“I’m getting flashbacks over here.”
Matt Diteljan takes a long pause before recounting the time he lived through an entrepreneur’s worst nightmare—that is, the time his education-marketing company, Glacier, experienced a staggering 100 per cent staff turnover a mere two years into operations. “We basically had a coup,” he says. “It was a really dark time.”
Founded in 2013, Glacier—which connects universities with prospective high school students using a combination of influencer networking and targeted ad campaigns—began as something of a millennial Cinderella story: nearing the end of their commerce studies at the University of Calgary, he and friend Patrick Straw faced down a volatile post-grad workforce and decided to make their own luck. They came up with the idea of advertising on the walls of local high schools to promote higher education and sought out post-secondary institutions as clients.
The twosome began by cold-calling principals in the Calgary area and were eventually able to finagle a few meetings. “We did what they taught us in business school,” Diteljan recalls. “We showed up in ridiculous three-piece thrift-store suits.” Still, their green demeanour didn’t deter clients: Glacier’s first, Calgary’s Bow Valley College, came aboard quickly, as did three area high schools. They also secured their first office, renting a space in a local hospital, of all places. Thanks to word of mouth among guidance counsellors in the region, new clients emerged in Lethbridge, Edmonton and, eventually, Vancouver and Toronto. By 2015, what started as a slapdash $1,500 investment by two undergrads had mushroomed into a multi-million-dollar cross-Canada business. And then the cracks started to show.
In the span of three weeks, the entirety of Diteljan and Straw’s seven-person workforce left the company—most quit, but a couple were fired. At month’s end, only the founders remained. So how did the scrappy marketing startup go from success to the HR disaster to end all HR disasters and back—enough to land them in the No. 42 position on this year’s Growth 500 ranking, with a five-year sales growth of 1,829%?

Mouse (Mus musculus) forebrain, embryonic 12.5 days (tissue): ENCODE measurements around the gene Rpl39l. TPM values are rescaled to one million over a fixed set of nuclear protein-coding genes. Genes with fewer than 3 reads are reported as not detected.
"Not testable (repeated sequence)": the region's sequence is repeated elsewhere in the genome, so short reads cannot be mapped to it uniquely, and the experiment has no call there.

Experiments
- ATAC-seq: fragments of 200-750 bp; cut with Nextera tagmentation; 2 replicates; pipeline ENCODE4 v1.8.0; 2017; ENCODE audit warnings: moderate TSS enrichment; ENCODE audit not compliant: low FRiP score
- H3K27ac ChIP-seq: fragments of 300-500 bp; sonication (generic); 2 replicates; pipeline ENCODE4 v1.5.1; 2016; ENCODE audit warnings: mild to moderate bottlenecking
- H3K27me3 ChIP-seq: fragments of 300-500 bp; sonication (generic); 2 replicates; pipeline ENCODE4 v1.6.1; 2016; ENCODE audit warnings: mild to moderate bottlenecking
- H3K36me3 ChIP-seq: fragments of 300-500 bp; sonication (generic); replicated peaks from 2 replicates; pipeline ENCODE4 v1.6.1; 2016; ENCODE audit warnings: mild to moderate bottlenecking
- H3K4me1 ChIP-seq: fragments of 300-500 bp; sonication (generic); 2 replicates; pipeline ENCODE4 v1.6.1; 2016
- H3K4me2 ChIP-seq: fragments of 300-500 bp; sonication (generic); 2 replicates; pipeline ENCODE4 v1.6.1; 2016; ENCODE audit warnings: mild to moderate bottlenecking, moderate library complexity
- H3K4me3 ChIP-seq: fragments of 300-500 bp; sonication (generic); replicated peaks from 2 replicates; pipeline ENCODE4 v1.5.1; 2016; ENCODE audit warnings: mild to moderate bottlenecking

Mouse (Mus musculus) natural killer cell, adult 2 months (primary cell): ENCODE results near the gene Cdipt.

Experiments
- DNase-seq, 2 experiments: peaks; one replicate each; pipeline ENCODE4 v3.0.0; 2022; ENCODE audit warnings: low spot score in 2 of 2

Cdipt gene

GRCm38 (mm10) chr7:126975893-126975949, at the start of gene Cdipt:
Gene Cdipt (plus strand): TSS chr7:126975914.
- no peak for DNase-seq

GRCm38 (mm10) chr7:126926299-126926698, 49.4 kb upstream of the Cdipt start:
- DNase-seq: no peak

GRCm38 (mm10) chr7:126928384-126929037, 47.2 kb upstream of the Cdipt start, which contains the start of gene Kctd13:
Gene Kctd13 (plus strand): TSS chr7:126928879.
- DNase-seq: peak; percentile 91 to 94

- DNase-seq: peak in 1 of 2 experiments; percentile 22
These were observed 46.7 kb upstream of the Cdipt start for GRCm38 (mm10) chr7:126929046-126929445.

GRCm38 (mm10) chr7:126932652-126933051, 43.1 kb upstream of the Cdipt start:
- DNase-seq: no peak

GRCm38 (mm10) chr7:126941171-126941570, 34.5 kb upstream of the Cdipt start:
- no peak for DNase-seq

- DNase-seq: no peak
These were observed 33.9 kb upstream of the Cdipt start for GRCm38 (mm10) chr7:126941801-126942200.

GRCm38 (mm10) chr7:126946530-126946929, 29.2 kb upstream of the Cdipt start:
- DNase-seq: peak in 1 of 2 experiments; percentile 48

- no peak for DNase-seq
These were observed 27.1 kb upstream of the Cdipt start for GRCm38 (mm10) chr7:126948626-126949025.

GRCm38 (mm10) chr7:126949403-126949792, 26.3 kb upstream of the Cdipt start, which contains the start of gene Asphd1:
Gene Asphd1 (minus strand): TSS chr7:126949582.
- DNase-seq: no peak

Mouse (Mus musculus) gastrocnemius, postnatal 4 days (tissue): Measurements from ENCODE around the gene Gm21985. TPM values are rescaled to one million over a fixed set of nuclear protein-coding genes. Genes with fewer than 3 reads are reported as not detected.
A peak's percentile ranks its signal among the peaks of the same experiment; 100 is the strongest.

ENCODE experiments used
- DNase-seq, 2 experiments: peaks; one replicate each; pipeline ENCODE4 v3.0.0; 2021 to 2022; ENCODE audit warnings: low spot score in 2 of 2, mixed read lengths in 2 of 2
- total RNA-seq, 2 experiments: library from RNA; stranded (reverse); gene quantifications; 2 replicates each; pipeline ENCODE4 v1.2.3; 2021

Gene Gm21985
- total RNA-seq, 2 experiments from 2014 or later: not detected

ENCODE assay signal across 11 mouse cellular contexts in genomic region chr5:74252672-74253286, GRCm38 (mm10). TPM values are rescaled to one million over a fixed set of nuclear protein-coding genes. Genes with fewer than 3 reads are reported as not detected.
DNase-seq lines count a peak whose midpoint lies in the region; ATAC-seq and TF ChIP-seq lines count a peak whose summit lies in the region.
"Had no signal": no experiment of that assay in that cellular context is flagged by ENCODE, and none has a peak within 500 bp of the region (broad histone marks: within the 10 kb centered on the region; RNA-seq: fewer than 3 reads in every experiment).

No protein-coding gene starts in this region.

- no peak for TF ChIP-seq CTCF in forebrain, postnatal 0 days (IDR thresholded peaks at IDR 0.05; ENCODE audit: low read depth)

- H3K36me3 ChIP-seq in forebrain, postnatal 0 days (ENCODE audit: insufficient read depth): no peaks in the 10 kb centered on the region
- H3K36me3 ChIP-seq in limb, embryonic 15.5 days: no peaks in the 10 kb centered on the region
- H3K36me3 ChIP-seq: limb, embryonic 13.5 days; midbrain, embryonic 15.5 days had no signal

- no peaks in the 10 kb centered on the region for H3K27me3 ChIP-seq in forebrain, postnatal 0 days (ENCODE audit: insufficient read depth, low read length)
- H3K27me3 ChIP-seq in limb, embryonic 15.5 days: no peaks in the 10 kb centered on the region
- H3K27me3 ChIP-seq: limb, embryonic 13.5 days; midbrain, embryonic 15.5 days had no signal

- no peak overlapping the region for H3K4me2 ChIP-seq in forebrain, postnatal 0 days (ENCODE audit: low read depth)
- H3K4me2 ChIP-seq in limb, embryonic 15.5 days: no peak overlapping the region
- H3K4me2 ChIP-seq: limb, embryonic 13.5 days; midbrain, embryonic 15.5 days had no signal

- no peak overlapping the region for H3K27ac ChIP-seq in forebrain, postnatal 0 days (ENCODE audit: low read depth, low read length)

For starters, some honest self-assessment. The ill-fitting suits were a charming origin-story flourish, but they weren’t enough to offset the company’s problematic work environment—even if business was booming on paper. The execs struggled to delegate work, and employees who weren’t immediately successful were hastily dismissed.
“It was like there were two teams: Pat and I, and then the rest of the employees,” he says.“We were young—like 23 and 24—and we had no idea what we were doing. It’s like being a first-time parent. You’re going to make a lot of mistakes.”
No matter a business owner’s age, botched leadership isn’t an uncommon problem: a 2018 study conducted by LinkedIn showed that, at a rate of 16%, Canada ranks fourth globally in terms of employee turnover, with either “dissatisfaction with senior management” or “work environment or culture” listed as the driving forces for a whopping 77% of those departing workers.
Tasked with having to rebuild an entire staff—and quickly—Diteljan and Straw first enlisted the services of Jordan Wenzel, a childhood friend of Diteljan’s with a background in retail marketing, to assist with Glacier’s U.S. expansion. But having known Diteljan for more than a decade, Wenzel ended up offering more than international marketing expertise—he also acted as one of his most crucial advisers. After a closed-door, two-hour meeting filled with what Diteljan calls “brutal honesty only a friend could get away with,” Diteljan began to seriously re-examine his leadership strategy.